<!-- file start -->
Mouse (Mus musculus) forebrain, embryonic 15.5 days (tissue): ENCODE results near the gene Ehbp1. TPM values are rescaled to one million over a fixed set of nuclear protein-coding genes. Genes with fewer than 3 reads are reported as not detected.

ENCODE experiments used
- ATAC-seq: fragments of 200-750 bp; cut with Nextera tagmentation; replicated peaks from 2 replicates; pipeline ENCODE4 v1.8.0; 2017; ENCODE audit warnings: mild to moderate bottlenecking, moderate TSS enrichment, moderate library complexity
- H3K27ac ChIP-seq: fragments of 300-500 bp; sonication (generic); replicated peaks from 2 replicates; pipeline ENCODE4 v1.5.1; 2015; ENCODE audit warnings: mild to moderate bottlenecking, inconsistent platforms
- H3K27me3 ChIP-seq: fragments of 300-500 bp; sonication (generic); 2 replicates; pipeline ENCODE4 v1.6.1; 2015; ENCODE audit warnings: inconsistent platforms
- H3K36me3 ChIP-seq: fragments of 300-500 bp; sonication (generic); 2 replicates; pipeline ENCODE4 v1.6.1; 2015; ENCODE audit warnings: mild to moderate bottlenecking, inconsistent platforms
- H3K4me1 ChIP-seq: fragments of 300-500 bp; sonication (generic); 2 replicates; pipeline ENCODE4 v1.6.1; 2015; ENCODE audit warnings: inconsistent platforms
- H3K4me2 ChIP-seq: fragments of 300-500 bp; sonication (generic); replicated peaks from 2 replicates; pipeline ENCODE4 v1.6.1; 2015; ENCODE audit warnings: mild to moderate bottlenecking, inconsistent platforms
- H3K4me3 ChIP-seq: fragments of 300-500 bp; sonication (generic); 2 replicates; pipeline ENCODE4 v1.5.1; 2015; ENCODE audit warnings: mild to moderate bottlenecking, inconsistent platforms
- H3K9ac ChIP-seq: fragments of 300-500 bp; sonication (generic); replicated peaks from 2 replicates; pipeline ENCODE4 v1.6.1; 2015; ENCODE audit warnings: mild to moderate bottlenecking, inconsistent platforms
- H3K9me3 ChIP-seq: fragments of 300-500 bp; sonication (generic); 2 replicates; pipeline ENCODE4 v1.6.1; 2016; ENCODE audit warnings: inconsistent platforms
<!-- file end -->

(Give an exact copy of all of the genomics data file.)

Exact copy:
Mouse (Mus musculus) forebrain, embryonic 15.5 days (tissue): ENCODE results near the gene Ehbp1. TPM values are rescaled to one million over a fixed set of nuclear protein-coding genes. Genes with fewer than 3 reads are reported as not detected.

ENCODE experiments used
- ATAC-seq: fragments of 200-750 bp; cut with Nextera tagmentation; replicated peaks from 2 replicates; pipeline ENCODE4 v1.8.0; 2017; ENCODE audit warnings: mild to moderate bottlenecking, moderate TSS enrichment, moderate library complexity
- H3K27ac ChIP-seq: fragments of 300-500 bp; sonication (generic); replicated peaks from 2 replicates; pipeline ENCODE4 v1.5.1; 2015; ENCODE audit warnings: mild to moderate bottlenecking, inconsistent platforms
- H3K27me3 ChIP-seq: fragments of 300-500 bp; sonication (generic); 2 replicates; pipeline ENCODE4 v1.6.1; 2015; ENCODE audit warnings: inconsistent platforms
- H3K36me3 ChIP-seq: fragments of 300-500 bp; sonication (generic); 2 replicates; pipeline ENCODE4 v1.6.1; 2015; ENCODE audit warnings: mild to moderate bottlenecking, inconsistent platforms
- H3K4me1 ChIP-seq: fragments of 300-500 bp; sonication (generic); 2 replicates; pipeline ENCODE4 v1.6.1; 2015; ENCODE audit warnings: inconsistent platforms
- H3K4me2 ChIP-seq: fragments of 300-500 bp; sonication (generic); replicated peaks from 2 replicates; pipeline ENCODE4 v1.6.1; 2015; ENCODE audit warnings: mild to moderate bottlenecking, inconsistent platforms
- H3K4me3 ChIP-seq: fragments of 300-500 bp; sonication (generic); 2 replicates; pipeline ENCODE4 v1.5.1; 2015; ENCODE audit warnings: mild to moderate bottlenecking, inconsistent platforms
- H3K9ac ChIP-seq: fragments of 300-500 bp; sonication (generic); replicated peaks from 2 replicates; pipeline ENCODE4 v1.6.1; 2015; ENCODE audit warnings: mild to moderate bottlenecking, inconsistent platforms
- H3K9me3 ChIP-seq: fragments of 300-500 bp; sonication (generic); 2 replicates; pipeline ENCODE4 v1.6.1; 2016; ENCODE audit warnings: inconsistent platforms